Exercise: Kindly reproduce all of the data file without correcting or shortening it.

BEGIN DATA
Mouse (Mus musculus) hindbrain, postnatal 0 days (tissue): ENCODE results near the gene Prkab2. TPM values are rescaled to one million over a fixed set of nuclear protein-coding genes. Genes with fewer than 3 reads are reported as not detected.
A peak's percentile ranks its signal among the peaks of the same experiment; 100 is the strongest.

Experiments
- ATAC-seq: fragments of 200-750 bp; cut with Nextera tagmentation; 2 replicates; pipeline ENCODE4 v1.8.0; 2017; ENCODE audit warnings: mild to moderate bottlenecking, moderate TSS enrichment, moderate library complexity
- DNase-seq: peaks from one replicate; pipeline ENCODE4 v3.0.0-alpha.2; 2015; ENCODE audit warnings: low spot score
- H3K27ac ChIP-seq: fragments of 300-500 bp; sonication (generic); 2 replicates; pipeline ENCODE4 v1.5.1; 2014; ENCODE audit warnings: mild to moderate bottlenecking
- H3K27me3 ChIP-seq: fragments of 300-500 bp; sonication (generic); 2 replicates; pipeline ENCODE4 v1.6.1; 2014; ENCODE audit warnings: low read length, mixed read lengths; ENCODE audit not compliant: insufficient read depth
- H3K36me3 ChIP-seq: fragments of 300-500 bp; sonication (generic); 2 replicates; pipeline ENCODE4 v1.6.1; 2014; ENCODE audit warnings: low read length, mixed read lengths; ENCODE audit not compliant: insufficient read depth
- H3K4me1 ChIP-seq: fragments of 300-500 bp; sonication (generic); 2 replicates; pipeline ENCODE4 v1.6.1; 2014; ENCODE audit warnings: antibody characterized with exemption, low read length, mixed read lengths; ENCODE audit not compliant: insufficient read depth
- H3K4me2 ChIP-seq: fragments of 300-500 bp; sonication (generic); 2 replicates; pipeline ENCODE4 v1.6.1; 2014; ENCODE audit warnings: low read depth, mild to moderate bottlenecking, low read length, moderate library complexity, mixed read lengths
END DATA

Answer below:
Mouse (Mus musculus) hindbrain, postnatal 0 days (tissue): ENCODE results near the gene Prkab2. TPM values are rescaled to one million over a fixed set of nuclear protein-coding genes. Genes with fewer than 3 reads are reported as not detected.
A peak's percentile ranks its signal among the peaks of the same experiment; 100 is the strongest.

Experiments
- ATAC-seq: fragments of 200-750 bp; cut with Nextera tagmentation; 2 replicates; pipeline ENCODE4 v1.8.0; 2017; ENCODE audit warnings: mild to moderate bottlenecking, moderate TSS enrichment, moderate library complexity
- DNase-seq: peaks from one replicate; pipeline ENCODE4 v3.0.0-alpha.2; 2015; ENCODE audit warnings: low spot score
- H3K27ac ChIP-seq: fragments of 300-500 bp; sonication (generic); 2 replicates; pipeline ENCODE4 v1.5.1; 2014; ENCODE audit warnings: mild to moderate bottlenecking
- H3K27me3 ChIP-seq: fragments of 300-500 bp; sonication (generic); 2 replicates; pipeline ENCODE4 v1.6.1; 2014; ENCODE audit warnings: low read length, mixed read lengths; ENCODE audit not compliant: insufficient read depth
- H3K36me3 ChIP-seq: fragments of 300-500 bp; sonication (generic); 2 replicates; pipeline ENCODE4 v1.6.1; 2014; ENCODE audit warnings: low read length, mixed read lengths; ENCODE audit not compliant: insufficient read depth
- H3K4me1 ChIP-seq: fragments of 300-500 bp; sonication (generic); 2 replicates; pipeline ENCODE4 v1.6.1; 2014; ENCODE audit warnings: antibody characterized with exemption, low read length, mixed read lengths; ENCODE audit not compliant: insufficient read depth
- H3K4me2 ChIP-seq: fragments of 300-500 bp; sonication (generic); 2 replicates; pipeline ENCODE4 v1.6.1; 2014; ENCODE audit warnings: low read depth, mild to moderate bottlenecking, low read length, moderate library complexity, mixed read lengths